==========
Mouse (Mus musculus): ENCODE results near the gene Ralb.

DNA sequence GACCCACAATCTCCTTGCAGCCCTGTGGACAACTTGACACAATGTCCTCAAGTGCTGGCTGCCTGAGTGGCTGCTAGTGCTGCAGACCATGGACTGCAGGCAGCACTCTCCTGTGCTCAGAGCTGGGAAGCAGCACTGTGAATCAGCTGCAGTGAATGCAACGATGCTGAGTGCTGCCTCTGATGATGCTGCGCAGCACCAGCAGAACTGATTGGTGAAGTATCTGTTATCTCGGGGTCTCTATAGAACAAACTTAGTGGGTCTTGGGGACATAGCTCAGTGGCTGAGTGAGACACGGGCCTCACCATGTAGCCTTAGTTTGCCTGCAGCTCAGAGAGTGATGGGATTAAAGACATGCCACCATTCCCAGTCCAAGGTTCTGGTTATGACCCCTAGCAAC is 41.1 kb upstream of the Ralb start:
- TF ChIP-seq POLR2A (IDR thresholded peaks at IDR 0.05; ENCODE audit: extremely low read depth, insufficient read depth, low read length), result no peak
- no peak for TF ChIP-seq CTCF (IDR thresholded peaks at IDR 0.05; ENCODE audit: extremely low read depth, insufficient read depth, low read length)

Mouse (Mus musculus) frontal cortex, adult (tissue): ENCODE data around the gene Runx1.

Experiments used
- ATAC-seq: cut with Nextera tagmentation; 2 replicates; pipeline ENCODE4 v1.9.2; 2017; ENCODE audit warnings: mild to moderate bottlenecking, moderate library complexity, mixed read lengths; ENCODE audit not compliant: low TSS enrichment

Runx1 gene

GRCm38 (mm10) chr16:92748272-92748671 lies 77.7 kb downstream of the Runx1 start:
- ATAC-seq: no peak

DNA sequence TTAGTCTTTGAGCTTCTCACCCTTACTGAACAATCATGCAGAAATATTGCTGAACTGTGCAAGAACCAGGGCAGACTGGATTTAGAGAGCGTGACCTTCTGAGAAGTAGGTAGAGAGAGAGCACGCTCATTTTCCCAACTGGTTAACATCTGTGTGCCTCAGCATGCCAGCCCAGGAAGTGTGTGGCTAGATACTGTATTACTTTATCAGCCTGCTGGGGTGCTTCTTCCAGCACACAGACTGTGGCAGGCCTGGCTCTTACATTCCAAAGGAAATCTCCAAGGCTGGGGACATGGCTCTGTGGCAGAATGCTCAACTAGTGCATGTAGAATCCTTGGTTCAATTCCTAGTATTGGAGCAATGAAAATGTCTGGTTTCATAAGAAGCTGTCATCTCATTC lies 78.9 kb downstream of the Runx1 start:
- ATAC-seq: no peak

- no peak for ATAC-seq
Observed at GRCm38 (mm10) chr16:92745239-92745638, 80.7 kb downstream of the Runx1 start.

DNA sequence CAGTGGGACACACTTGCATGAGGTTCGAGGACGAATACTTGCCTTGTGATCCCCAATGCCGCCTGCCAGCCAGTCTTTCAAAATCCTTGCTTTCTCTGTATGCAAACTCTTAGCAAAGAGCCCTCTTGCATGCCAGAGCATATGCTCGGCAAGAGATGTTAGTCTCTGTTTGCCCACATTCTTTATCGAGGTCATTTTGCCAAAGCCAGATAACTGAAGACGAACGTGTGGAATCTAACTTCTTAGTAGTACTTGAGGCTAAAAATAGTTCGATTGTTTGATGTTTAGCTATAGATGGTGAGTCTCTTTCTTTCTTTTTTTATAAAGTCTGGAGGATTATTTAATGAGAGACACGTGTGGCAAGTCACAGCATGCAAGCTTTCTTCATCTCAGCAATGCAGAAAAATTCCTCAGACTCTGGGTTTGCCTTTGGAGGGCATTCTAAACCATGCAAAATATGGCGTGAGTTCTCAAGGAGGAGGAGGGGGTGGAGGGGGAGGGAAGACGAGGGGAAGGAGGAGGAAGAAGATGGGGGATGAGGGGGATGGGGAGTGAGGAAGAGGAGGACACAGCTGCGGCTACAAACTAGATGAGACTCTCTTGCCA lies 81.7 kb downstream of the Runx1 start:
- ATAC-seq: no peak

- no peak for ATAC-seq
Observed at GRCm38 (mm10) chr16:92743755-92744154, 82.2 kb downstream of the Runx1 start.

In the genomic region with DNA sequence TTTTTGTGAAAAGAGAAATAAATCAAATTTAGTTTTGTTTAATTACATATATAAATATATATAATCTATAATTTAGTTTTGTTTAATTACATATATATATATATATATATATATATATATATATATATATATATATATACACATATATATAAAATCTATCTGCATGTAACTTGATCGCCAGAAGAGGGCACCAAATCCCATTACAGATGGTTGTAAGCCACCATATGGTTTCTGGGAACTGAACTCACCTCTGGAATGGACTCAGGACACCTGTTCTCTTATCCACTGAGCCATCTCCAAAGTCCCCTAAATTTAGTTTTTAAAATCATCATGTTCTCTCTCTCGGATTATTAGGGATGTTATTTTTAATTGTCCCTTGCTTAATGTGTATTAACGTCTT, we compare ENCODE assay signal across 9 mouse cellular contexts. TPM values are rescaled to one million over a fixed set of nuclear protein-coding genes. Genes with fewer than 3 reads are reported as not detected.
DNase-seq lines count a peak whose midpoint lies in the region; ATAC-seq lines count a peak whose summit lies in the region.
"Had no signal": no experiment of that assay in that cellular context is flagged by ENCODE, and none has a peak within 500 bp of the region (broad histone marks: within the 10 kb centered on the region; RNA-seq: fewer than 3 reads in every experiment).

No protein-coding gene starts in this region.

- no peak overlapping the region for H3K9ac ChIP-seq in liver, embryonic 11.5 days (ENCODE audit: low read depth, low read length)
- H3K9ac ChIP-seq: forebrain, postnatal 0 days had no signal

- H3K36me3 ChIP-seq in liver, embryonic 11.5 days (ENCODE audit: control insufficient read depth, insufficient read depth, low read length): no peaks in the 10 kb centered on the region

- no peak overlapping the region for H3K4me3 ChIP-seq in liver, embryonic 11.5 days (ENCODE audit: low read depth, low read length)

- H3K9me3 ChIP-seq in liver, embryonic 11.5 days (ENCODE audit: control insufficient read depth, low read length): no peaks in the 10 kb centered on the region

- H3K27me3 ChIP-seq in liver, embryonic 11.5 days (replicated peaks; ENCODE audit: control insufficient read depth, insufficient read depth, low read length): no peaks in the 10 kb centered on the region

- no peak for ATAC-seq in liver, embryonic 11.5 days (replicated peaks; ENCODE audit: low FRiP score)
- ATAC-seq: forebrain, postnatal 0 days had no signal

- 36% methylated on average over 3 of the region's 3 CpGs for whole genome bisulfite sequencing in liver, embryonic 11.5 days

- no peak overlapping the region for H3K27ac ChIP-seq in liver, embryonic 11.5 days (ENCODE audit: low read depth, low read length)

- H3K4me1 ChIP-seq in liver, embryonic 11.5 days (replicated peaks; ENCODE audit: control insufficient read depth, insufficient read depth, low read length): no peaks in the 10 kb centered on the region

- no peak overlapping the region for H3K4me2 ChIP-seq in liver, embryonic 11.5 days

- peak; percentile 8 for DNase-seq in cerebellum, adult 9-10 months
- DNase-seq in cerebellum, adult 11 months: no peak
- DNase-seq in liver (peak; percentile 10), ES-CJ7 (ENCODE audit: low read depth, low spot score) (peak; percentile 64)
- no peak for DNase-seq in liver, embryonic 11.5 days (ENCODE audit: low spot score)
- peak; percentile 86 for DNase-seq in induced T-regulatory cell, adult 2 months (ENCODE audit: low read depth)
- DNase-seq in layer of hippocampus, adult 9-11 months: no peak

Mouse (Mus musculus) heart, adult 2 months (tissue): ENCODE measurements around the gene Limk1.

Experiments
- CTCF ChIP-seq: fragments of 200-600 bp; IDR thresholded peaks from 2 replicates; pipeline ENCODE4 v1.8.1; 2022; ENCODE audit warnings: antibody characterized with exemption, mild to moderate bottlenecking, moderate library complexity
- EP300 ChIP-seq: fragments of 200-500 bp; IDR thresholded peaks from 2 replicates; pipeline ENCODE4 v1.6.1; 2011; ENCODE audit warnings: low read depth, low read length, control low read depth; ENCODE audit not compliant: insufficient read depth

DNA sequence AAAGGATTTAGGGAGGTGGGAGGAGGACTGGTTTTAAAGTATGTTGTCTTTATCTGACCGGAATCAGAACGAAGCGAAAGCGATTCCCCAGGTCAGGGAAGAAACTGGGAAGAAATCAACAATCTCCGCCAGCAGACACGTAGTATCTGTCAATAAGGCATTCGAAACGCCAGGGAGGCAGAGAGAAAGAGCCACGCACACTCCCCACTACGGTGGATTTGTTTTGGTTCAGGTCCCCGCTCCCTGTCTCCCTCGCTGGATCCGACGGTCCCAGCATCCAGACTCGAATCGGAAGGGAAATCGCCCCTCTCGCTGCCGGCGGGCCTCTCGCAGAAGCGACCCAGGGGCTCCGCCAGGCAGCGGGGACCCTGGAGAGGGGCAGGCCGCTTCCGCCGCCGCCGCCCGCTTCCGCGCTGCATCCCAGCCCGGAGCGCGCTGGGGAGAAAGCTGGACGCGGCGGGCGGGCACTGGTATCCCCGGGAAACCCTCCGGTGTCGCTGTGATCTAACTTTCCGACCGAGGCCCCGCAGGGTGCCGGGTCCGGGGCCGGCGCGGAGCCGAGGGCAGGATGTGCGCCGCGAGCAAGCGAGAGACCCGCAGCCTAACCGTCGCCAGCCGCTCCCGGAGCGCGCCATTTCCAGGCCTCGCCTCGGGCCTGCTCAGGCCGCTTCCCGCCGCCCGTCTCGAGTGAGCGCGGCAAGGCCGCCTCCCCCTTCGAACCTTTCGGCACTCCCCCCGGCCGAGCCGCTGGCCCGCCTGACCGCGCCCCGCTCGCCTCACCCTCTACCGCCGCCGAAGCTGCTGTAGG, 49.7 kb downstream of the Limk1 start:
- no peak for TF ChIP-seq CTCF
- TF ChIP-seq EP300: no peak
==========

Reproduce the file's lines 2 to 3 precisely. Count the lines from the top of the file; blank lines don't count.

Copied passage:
DNA sequence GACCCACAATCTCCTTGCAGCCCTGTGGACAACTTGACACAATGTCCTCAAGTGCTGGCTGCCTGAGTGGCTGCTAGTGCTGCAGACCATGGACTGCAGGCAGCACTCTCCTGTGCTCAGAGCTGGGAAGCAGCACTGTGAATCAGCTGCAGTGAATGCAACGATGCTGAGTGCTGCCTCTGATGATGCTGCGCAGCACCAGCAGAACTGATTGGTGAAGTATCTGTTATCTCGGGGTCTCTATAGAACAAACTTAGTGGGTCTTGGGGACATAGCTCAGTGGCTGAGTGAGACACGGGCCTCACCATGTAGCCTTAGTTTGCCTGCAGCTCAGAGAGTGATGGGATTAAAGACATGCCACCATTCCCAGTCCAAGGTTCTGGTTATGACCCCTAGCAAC is 41.1 kb upstream of the Ralb start:
- TF ChIP-seq POLR2A (IDR thresholded peaks at IDR 0.05; ENCODE audit: extremely low read depth, insufficient read depth, low read length), result no peak